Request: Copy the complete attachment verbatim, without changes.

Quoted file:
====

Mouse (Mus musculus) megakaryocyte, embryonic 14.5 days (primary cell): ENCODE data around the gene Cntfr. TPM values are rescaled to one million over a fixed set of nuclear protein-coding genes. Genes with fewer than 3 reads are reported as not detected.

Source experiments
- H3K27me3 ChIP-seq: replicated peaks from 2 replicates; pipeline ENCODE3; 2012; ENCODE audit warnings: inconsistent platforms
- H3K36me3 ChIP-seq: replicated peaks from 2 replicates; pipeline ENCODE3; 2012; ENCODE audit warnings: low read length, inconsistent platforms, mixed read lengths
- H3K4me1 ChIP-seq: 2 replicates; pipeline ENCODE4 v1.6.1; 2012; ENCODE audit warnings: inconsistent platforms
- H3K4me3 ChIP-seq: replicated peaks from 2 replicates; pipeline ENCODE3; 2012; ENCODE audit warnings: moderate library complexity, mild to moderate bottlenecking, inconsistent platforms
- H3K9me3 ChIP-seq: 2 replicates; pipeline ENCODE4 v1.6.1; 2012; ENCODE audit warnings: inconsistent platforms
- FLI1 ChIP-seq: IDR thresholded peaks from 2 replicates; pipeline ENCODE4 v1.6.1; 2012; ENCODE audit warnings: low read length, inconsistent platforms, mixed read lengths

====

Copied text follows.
Mouse (Mus musculus) megakaryocyte, embryonic 14.5 days (primary cell): ENCODE data around the gene Cntfr. TPM values are rescaled to one million over a fixed set of nuclear protein-coding genes. Genes with fewer than 3 reads are reported as not detected.

Source experiments
- H3K27me3 ChIP-seq: replicated peaks from 2 replicates; pipeline ENCODE3; 2012; ENCODE audit warnings: inconsistent platforms
- H3K36me3 ChIP-seq: replicated peaks from 2 replicates; pipeline ENCODE3; 2012; ENCODE audit warnings: low read length, inconsistent platforms, mixed read lengths
- H3K4me1 ChIP-seq: 2 replicates; pipeline ENCODE4 v1.6.1; 2012; ENCODE audit warnings: inconsistent platforms
- H3K4me3 ChIP-seq: replicated peaks from 2 replicates; pipeline ENCODE3; 2012; ENCODE audit warnings: moderate library complexity, mild to moderate bottlenecking, inconsistent platforms
- H3K9me3 ChIP-seq: 2 replicates; pipeline ENCODE4 v1.6.1; 2012; ENCODE audit warnings: inconsistent platforms
- FLI1 ChIP-seq: IDR thresholded peaks from 2 replicates; pipeline ENCODE4 v1.6.1; 2012; ENCODE audit warnings: low read length, inconsistent platforms, mixed read lengths